One day’s look at the headlines tells us why we still need VAWA. Domestic violence often spills into streets, workplaces, and communities, and is estimated to cost our nation 8 billion dollars a year in lost productivity and health care costs. This violence causes more than two million injuries each year, three deaths each day, and untold amounts of suffering to women. The hidden crime of stalking affects 1 in 6 women and 1 in 19 men, and sexual assault remains the most underreported violent crime in the country. 1 in 5 women and 1 in 71 men have been sexually assaulted at some time in their lives, most before the age of 18.
It's fitting that the Senate Judiciary Committee took up VAWA during Teen Dating Violence Prevention and Awareness Month, because teens and young adults are at THE highest risk for this violence. The proposed legislation provides funding to schools, youth groups, and victim service agencies to develop new strategies to intervene in and prevent dating violence and sexual assault. If we can stop violence in this generation, some day we won’t need these services. But today, the need is still urgent. We need the full Senate to approve VAWA reauthorization and for Congress to send this legislation to President Obama to sign into law this year.
- Posted byon February 14, 2012 at 10:52 AM EDT
President Obama laid out a blueprint in his State of the Union address for an economy that’s built to last – an economy built on American manufacturing, American energy, skills for American workers, and a renewal of American values. The President released a budget that illustrates how we put that blueprint to work.
Yesterday in his message to Congress, the President explained that we are in a make-or-break moment for the middle class, and for all those who are fighting to get there. The Budget targets scarce federal resources to the areas critical to growing the economy and restoring middle-class security: education and skills for American workers, innovation and manufacturing, clean energy, and infrastructure. It is built around the idea that our country does best when everyone gets a fair shot, everyone does their fair share, and everyone plays by the same rules.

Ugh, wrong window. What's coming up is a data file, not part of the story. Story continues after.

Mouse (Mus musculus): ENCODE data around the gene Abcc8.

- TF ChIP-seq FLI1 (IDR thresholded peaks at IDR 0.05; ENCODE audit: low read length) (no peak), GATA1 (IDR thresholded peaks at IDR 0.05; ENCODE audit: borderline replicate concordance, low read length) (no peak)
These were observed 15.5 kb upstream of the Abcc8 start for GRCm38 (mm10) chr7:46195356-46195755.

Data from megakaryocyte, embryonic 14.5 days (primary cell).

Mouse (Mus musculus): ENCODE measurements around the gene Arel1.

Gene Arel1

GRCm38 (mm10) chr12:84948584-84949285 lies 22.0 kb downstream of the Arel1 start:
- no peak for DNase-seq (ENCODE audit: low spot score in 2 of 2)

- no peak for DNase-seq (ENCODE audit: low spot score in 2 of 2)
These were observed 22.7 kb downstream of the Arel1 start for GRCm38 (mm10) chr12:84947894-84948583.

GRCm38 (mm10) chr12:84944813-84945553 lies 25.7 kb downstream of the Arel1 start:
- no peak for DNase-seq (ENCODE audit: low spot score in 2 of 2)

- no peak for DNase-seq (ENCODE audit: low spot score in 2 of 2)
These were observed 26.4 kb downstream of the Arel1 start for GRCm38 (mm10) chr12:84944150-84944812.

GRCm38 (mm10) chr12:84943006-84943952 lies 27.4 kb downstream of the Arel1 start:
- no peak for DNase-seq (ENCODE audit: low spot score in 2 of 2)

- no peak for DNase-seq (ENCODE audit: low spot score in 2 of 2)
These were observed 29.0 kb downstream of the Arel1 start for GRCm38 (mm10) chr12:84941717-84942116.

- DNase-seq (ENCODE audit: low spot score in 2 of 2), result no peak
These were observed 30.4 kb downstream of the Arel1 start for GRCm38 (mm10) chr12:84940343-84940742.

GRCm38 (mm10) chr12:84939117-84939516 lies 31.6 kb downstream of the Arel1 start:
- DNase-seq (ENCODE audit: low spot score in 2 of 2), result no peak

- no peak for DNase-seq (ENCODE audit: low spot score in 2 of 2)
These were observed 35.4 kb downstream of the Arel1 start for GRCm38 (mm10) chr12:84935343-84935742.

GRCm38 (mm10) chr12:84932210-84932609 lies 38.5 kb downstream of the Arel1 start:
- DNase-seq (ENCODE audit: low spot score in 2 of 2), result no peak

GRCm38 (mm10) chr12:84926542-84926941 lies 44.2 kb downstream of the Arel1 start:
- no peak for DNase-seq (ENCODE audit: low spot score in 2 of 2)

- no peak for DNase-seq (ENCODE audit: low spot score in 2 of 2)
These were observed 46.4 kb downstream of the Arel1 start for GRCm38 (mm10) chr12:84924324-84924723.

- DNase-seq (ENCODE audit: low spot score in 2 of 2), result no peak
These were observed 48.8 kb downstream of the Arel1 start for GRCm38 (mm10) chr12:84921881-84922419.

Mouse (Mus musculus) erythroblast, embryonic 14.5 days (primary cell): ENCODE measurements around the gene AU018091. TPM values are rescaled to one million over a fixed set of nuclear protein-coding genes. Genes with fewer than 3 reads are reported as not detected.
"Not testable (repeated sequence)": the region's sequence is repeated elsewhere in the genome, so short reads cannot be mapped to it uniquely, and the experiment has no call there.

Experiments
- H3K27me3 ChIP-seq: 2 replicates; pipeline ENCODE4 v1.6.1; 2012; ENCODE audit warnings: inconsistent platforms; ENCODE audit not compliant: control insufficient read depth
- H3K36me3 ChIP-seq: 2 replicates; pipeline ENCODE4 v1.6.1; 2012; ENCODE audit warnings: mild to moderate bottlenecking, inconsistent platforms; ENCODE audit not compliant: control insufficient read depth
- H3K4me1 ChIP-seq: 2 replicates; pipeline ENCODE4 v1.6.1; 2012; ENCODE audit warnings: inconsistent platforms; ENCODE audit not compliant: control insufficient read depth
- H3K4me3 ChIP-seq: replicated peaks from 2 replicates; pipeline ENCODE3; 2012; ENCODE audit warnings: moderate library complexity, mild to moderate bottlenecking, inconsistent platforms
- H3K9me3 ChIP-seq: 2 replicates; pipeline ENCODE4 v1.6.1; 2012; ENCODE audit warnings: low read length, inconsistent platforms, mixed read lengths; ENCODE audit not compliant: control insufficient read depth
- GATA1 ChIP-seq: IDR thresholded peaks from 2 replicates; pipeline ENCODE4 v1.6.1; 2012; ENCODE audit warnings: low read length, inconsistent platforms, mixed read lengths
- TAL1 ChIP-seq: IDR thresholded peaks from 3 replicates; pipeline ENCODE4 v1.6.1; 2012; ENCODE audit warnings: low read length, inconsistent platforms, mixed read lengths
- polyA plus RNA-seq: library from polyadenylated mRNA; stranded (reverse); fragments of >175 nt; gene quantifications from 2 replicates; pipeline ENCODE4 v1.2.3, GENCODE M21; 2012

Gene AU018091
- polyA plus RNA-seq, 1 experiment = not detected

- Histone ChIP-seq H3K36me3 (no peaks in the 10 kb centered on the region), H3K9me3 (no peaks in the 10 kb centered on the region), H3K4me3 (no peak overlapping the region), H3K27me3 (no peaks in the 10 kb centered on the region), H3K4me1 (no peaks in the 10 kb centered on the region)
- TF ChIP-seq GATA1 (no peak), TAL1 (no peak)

To construct an economy that is built to last and provide security for women and girls, the 2013 Budget will:
- Support Evidence-Based Teen Pregnancy Prevention.
- Strengthen Efforts to Combat Violence Against Women.
- Strengthen Anti-Discrimination Enforcement
- Improve Health Care Services for Women Veterans.
- Give Every American a Fair Shot at Success by Improving and Reforming K-12 Education.
- Expand Access to College.
- Support Women-Owned Businesses.
- Help States Provide Paid Family Leave to Workers.
- Prevent Hunger and Improve Nutrition.
- Ensure that Workers Receive the Pay and Benefits to which they are Entitled
- Promote Affordable Homeownership
- Support Responsible Homeowners and Help Them Stay in Their Homes
- Extend Expanded Tax Cuts for Working Families
- Maintain Affordable High-Quality Primary and Preventive Care
- Revitalize Distressed Urban Neighborhoods
- Invest in Regional and Community Planning Efforts for Sustainable Development.
Read more about how the President’s 2013 budget will help women and girls HERE.
White House Blogs
- The White House Blog
- Middle Class Task Force
- Council of Economic Advisers
- Council on Environmental Quality
- Council on Women and Girls
- Office of Intergovernmental Affairs
- Office of Management and Budget
- Office of Public Engagement
- Office of Science & Tech Policy
- Office of Urban Affairs
- Open Government
- Faith and Neighborhood Partnerships
- Social Innovation and Civic Participation
- US Trade Representative
- Office National Drug Control Policy